Venous stents (VS) are used to treat central and peripheral stenoses. Stent embolization into a cardiac chamber is a rare, yet serious complication. We present a case of a 61-year-old man with a recently stented arteriovenous graft venous stenosis who developed VS migration into the right ventricle, associated with S. aureus bacteremia.
Venous stents (VS) are used to treat stenoses in central and peripheral veins. These stenoses can occur due to vein injury, inflammation, turbulent flow and uremia. Venous stenoses are particularly problematic when they involve hemodialysis access in patient with end-stage renal disease. We present a case of a 61-year-old man with a recently stented arteriovenous graft (AVG) venous stenosis who underwent VS placement with subsequent related complications.
A 61-year-old man with hypertension, end-stage kidney disease on hemodialysis (HD) via right femoral AVG, atrial fibrillation, and multiple strokes presented with impaired flow through his right thigh AVG. Previous attempts to create and maintain upper extremity vascular access failed and considered futile. Contrast fluoroscopy showed that the inflow and body of his femoral AVG access was adequate. The outflow showed two right iliac vein stenoses. Significant recoiling after angioplasty required deployment of a proximal 10 mm x 60 mm LifeStar® stent (BARD Peripheral Vascular Inc., Tempe, AZ) and a distal 10 mm x 40 mm Protégé stent (ev3 Endovascular Inc., Plymouth, MN). Three days later, the patient presented with fever, subtle punctate opacities on chest x-ray (Figure 1), and Staphylococcus aureus bacteremia. Transthoracic echocardiography showed a large intracardiac foreign body in the right ventricle (Figure 2).
An emergent cardiotomy was performed to retrieve the dislodged proximally placed stent that had migrated into the right ventricle (Figure 3). The distally placed stent in the right iliac vein was confirmed via fluoroscopy to be in adequate position. Postoperative complications were related to Staphylococcus aureus bacteremia and septic shock.
Patients with end-stage renal disease on HD face poor vascular access patency rates with comorbidities making them poor vascular surgery candidates. Common indications for VS placement include: significant recoiling after angioplasty, stenosis recurrence or vessel rupture . Stenting provides high initial salvage rates; however, the reported primary venous patency is only approximately 20% at one year . Central VSs are particularly at risk for migration given the large size of central vessels and potential vessel diameter changes associated with changes in venous return. Risk factors include variations in vessel diameter, poor wall contact, stent under-sizing, and pre-dilation of vessel segments. The use of self-expandable endovascular stents has been proposed as a method to reduce the possibility of stent migration . Our patient presented Staphylococcus bacteremia, but infection as a risk factor for VS migration has not been studied or established.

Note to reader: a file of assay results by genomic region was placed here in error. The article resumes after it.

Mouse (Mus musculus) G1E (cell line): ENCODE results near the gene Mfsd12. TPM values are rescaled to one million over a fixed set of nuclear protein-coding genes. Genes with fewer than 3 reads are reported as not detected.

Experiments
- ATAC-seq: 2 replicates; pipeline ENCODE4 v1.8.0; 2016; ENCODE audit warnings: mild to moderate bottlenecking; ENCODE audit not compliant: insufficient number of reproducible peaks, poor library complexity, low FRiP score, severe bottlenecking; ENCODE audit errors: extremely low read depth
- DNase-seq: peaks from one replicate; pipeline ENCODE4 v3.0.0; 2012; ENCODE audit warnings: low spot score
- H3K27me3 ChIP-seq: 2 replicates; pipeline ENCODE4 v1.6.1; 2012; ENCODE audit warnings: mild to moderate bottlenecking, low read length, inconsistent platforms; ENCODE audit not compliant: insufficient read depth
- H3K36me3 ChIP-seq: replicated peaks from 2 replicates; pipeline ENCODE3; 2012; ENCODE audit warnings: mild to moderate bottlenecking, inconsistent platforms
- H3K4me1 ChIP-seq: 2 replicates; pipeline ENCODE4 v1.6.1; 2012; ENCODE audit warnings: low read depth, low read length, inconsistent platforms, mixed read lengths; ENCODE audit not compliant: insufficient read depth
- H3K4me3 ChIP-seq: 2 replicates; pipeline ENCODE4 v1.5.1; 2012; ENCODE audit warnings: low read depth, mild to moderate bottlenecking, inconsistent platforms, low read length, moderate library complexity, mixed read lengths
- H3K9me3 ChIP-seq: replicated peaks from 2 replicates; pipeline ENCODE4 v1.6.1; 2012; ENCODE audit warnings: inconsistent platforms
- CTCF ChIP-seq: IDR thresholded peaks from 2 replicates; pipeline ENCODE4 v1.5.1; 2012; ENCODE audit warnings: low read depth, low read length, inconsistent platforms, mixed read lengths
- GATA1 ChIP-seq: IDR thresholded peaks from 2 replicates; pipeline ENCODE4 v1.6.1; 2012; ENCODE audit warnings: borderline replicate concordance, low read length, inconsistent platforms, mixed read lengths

Stent embolization into cardiac chamber or pulmonary artery is a rare, yet serious complication to be considered following VS placement. Proposed risk factors include variations in the diameter of the vessel, poor wall contact, stent under-sizing, and pre-dilation of a pathologic vascular segment.
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Venous Stent Migration into Right Ventricle
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Human subjects: Consent was obtained by all participants in this study. Informed consent obtained. Conflicts of interest: In compliance with the ICMJE uniform disclosure form, all authors declare the following: Payment/services info: All authors have declared that no financial support was received from any organization for the submitted work. Financial relationships: All authors have declared that they have no financial relationships at present or within the previous three years with any organizations that might have an interest in the submitted work. Other relationships: All authors have declared that there are no other relationships or activities that could appear to have influenced the submitted work.
Cite this article as:
Orellana-Barrios M, Patel N, Arvandi A, et al. (August 19, 2017) Venous Stent Migration into Right Ventricle. Cureus 9(8): e1583. doi:10.7759/cureus.1583
Received by Cureus: July 18, 2017
Peer review began: August 09, 2017
Peer review concluded: August 10, 2017
Published: August 19, 2017
© Copyright 2017
Orellana-Barrios et al. This is an open access article distributed under the terms of the Creative Commons Attribution License CC-BY 3.0., which permits unrestricted use, distribution, and reproduction in any medium, provided the original author and source are credited.
This is an open access article distributed under the terms of the Creative Commons Attribution License, which permits unrestricted use, distribution, and reproduction in any medium, provided the original author and source are credited.